Many studies have verified tumor susceptibility genes related to the occurrence and development of cancers. In general, genitourinary system cancers have similar familial syndromes; for instance, hereditary renal cell carcinoma (RCC) exhibits germline mutations in VHL, FLCN, MET, FH, SDHB/C/D, and TSC1/2 (13). Geary et al. found a 3.6 relative risk for bladder cancer (P=0.001) in MutS homolog 2 (MSH2)-positive families compared with MSH2-negative families (14). Furthermore, mutations in EGFR, ERBB2, PTEN, APC, NF1, and BRAF have been identified in mRCC patients based on ctDNA detection, with a correlation with tumor burden (15). However, ctDNA is very easily degraded because of its short half-life of 16 min to 2.5 hours and is hence not an ideal biomarker (16,17). In a genome-wide association study (GWAS), 76 prostate cancer risk SNPs were found; the MYC, MSMB, KLK2 and KLK3 genes, which are clinically relevant, were analyzed with regard to prostate cancer risk (18). The XRCC1 polymorphism rs1799782 (C194T) was reported to correlate with tumor metastasis and molecular subtypes in breast cancer and XRCC1 Arg399Gln with bladder cancer (19,20). In addition, the XPC intron11 C/A polymorphism and Lys939Gln are risk factors for prostate cancer (21,22).

In the process of biomarker detection, different methods may have a considerable impact on detection results. The CellSearch system for CTCs, which is based on positive antibody capture, showed a low detection rate (23), whereas subtraction enrichment-immunofluorescence in situ hybridization (SE-iFISH) displayed better performance (SE-iFISH vs. CellSearch, 91% vs. 38%) (24). SE-iFISH involves subtraction enrichment of hematogenous cells and subsequent removal of red and white blood cells, leaving only CTCs (25). In addition to peripheral blood samples, noninvasive urine cells have been used in recurrence monitoring for bladder cancer, an approach that was completely harmless to patients (26).

To increase the sensitivity and specificity of genitourinary system cancer screening and to avoid causing more trauma to patients, we combined multiple detection methods in this study. SE-iFISH was employed to detect CTCs from peripheral blood samples, and Agena Bioscience MassARRAY was used to reveal mutations or SNPs in tumor susceptibility genes in urine cells. Agena Bioscience MassARRAY is an advanced detection system based on MALDI-TOF MS technology and has a high flux function for detecting dozens of genes in one sample (27). By using multiple detection methods, we hope to improve sensitivity and specificity for genitourinary system cancer screening.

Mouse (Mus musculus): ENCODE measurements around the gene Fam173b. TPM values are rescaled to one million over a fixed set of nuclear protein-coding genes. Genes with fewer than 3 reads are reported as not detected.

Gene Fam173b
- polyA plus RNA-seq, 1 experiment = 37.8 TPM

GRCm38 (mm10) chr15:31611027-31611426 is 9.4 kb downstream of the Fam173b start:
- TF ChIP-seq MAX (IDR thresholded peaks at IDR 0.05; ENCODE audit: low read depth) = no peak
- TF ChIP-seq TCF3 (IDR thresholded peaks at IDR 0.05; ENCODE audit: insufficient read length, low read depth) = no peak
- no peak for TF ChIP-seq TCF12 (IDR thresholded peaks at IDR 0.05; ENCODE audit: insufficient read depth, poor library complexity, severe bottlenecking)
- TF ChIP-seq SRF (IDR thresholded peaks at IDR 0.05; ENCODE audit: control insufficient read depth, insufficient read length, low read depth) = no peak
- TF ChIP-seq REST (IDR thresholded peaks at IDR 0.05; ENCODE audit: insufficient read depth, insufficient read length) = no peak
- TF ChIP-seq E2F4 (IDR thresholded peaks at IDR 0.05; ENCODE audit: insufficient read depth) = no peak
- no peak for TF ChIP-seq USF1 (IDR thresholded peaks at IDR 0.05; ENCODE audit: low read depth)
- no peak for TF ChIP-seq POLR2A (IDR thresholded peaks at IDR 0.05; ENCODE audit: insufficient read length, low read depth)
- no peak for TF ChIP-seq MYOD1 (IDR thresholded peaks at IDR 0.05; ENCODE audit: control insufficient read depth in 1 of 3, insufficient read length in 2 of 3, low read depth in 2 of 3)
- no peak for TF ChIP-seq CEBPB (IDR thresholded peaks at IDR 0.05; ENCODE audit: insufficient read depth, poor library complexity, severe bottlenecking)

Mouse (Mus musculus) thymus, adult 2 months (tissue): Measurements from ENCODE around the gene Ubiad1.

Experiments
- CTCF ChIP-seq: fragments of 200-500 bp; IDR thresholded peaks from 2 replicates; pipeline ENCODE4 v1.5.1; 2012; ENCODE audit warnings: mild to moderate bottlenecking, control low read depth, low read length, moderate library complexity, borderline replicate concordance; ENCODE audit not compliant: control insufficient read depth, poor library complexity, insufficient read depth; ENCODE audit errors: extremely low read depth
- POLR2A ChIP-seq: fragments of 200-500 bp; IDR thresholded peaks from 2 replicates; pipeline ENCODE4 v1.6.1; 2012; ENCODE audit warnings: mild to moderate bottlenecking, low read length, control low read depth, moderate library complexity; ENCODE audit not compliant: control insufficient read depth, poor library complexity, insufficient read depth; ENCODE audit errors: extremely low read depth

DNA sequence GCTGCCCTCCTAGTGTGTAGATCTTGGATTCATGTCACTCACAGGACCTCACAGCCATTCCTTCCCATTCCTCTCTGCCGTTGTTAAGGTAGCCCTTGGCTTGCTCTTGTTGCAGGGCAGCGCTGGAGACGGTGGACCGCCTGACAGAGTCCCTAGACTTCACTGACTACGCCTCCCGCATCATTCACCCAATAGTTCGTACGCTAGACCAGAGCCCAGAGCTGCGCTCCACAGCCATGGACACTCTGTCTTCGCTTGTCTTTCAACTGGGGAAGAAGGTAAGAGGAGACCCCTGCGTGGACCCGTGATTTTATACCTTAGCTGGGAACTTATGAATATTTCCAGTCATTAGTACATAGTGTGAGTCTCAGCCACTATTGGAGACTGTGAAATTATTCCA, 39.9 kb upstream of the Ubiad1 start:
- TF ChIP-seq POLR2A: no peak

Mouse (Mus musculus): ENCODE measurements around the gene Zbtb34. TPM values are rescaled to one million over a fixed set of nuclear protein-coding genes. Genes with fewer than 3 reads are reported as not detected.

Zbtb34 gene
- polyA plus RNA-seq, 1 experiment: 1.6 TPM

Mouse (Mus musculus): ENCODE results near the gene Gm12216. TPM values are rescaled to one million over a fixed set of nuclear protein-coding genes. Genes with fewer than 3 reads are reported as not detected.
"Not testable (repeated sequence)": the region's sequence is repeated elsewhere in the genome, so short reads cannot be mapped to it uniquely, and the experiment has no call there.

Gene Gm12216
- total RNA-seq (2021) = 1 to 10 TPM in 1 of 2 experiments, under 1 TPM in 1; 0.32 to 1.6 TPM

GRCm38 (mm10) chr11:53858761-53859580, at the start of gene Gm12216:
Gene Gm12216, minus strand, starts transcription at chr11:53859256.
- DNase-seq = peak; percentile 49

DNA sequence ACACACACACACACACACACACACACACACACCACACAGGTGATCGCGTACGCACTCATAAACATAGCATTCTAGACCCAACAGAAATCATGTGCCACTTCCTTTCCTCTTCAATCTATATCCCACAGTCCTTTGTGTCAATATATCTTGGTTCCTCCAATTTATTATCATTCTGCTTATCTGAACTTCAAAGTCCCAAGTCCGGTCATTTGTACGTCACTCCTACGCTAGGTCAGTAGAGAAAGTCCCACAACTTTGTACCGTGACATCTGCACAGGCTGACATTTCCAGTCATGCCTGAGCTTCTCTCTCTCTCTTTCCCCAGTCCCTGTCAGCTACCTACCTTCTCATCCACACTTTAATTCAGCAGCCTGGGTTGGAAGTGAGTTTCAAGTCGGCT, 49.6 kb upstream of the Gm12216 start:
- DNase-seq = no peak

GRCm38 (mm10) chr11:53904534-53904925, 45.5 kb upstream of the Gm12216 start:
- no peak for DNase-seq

Methods

Patients

Patients were enrolled from two hospitals, Quanzhou First Hospital Affiliated to Fujian Medical University (Fujian, China) and Xiangyang No. 1 People’s Hospital (Hubei, China), from May 2016 to Jan 2019. Permission to use peripheral blood and urine samples was obtained from the Ethics Committees of these two hospitals. The study enrolled 87 subjects, including 67 patients and 20 healthy individuals; 77 were male and 10 female, with average age of 61.15 years (Table 1). All patients and healthy individuals signed informed consent before the experiment. Peripheral blood specimens (7.5 mL each) were extracted from 36 patients for SE-iFISH CTCs detection, including 16 bladder cancer patients, 12 renal carcinoma patients, and 8 prostate cancer patients. Urine specimens (50 mL each) were collected from 65 subjects for MassARRAY detection, including 26 bladder cancer patients, 5 renal carcinoma patients, 4 prostate cancer patients, 4 benign bladder tumor patients, 6 prostatitis patients, and 20 healthy individuals.

Table 1
Table 1 Participant information
Full table

SE-iFISH CTC enrichment and identification

Subtraction enrichment and identification reagents for analysis of CTCs were provided by the Cytelligen CTC enrichment kit (Cytelligen, San Diego, CA, USA). For CTC subtraction enrichment, briefly, peripheral blood (7.5 mL) was collected into acid citrate dextrose (ACD) anticoagulant tubes and centrifuged for 8 min at 800 ×g for plasma removal. The blood cells were transferred to a centrifuge tube containing 3 mL of the hCTC separation matrix and centrifuged for 8 min at 450 ×g to pellet the red blood cells. The buffy-coat cells were collected in tubes and incubated on horizontal rotators with an immunomagnetic particle-conjugated anti-CD45 antibody. The samples were shaken for 20 min at 200 ×g, and the tubes were placed on a magnetic stand (Axygen, IMAG-150-I-G, USA) to remove leukocytes and obtain CTCs. After cleaning, the CTCs were fixed on a glass slide and dried overnight.

For CTC identification, the dried cells were treated with 20 µL FR1 and 180 µL FR2 mixture for 10 min and washed twice with FR3. The cells were dehydrated with ethanol. After air drying, 10 µL of probe solution (fluorescence-labeled CEP8 probes) was added to the glass slide, and fluorescence in situ hybridization (FISH) with denaturation at 76 °C for 10 min and hybridization at 37 °C for 4 hours was performed. The cells were then immunostained with anti-CD45 and anti-CK18 antibodies for 2 hours at room temperature. After washing with PBS, the slide was treated with DAPI reagent and observed under a fluorescence microscope (Nikon, Japan). CTCs were confirmed when CK18+CD45-DAPI+CEP8 =2, CK18+CD45-DAPI+CEP8 >2, and CK18-CD45-DAPI+CEP8 >2.

MassARRAY SNP detection